Bass are being caught the full length of the river but the larger ones are lower in the system. Spinnerbaits and deep-diving lures are coming up with the goods, but remember to work them slower, deeper and a little wider out than you would in the warmer months. Fish have been found in numbers on the sounders of those in boats, but are sometimes reluctant to take any offerings. Perseverance has resulted in some really bulky bass being caught below Windsor, while estuary perch have also been accounted for.

Colo OK

Flathead are also being caught in the Colo River, especially by those using plastics worked across the bottom. Those who have tried around any of the small creeks that flow into the Colo after the rains have found it 2° to 3° cooler than the main part of the river. Any time we get decent rains in the areas that flow into the rivers will create this. The fish will avoid these areas and find water more cosy for them. These cooler waters have not been producing and once anglers have moved away from them, they have accounted for a few bass.

Hawkesbury noahs

We’ve all seen the frustration of anglers catching great sportfish in northern waters, only to be left with just a head. On a recent trip to the Hawkesbury, members of Sydney Bass were in awe as a bass caught one member was savaged by a shark on the surface before it could be boated. Words not able to be printed in a family magazine such as this were repeated, but suffice to say that there were a few hearts racing as a result of the shark’s attack.

A lot of people would be surprised to learn that sharks are common in the Hawkesbury. Bull sharks, which have a well-known taste for humans and dogs, have been caught way up in the Hawkesbury River. Sharks have been reported up to North Richmond, which is close to 120km from the entrance to Broken Bay.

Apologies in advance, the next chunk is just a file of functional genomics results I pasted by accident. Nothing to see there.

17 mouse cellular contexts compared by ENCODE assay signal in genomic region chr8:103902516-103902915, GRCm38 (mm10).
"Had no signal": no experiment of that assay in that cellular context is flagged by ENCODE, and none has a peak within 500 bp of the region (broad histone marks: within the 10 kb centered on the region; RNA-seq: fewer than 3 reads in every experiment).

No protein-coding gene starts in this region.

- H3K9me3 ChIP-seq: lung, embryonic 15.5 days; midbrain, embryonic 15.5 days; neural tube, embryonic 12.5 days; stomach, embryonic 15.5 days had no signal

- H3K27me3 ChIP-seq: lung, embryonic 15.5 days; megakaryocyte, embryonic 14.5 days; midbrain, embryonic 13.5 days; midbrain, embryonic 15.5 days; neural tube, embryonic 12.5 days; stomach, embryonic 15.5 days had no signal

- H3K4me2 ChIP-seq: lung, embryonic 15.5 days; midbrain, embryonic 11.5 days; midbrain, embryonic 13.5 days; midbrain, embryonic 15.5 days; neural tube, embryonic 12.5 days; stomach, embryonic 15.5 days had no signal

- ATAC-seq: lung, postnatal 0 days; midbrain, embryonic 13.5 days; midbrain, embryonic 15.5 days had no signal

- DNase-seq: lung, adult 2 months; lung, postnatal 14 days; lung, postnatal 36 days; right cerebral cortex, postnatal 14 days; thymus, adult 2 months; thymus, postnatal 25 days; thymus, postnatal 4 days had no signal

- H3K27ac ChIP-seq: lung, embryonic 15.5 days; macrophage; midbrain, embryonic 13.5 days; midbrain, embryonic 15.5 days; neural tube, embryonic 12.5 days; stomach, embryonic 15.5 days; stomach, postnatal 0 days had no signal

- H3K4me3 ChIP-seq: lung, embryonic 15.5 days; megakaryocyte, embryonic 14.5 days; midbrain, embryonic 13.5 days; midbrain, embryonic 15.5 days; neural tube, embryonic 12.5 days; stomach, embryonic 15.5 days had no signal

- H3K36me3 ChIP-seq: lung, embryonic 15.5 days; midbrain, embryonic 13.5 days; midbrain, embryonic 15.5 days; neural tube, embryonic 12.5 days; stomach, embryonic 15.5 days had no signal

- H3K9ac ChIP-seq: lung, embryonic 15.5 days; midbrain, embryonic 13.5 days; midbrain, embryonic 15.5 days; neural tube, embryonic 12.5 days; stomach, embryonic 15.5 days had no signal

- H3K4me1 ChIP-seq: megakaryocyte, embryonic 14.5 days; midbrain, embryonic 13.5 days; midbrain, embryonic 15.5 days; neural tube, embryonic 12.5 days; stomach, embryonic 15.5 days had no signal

Keep practising

The fishing club I belong to, the Hawkesbury Nepean Bass Anglers Association, has been holding a casting competition in the past few months after the monthly meetings. Using targets of ply made specially for the purpose, it’s been a lot of fun.

While you don’t have to be that technical at home, casting practice is well worth it. The household plastic bucket is as good a target as any and while it can cause you to be the butt of the neighbours’ jokes, the practice is invaluable when it comes time to target fish that hang around areas that provide food, such as oyster racks, sunken trees, rocks and piers.

Casting to a bucket from various distances with differing techniques can help your confidence when you’re next on the water. With practice, you can put your lure right on target, and that can sometimes mean getting fish or not. When you’re not confident with casting, you often cast short because you don’t want to get hung up in trees and other obstacles. With confidence gained from your time spent practising, you can put that lure in places you wouldn’t have dared to try before.

Until next month, don’t be put off by the cool weather. Dress appropriately and give it a go. There’s plenty of fun to be had and if you have any news to report, I’d love to hear from you. Email me at the address above or phone me on 0418 297 353.

Photo 1

This 45cm flathead ended up in the pan and was caught on a spinnerbait meant for a bass under an overhanging rock. Flathead have been caught in reasonable numbers in the past month around the Wisemans Ferry area and into the Colo River.

Photo 2

Healthy chunky bass have been caught mostly in the section of the river downstream from Windsor, while the upper sections of the river have seen the smaller fish stay at home and leave the bigger fish to do the spawning.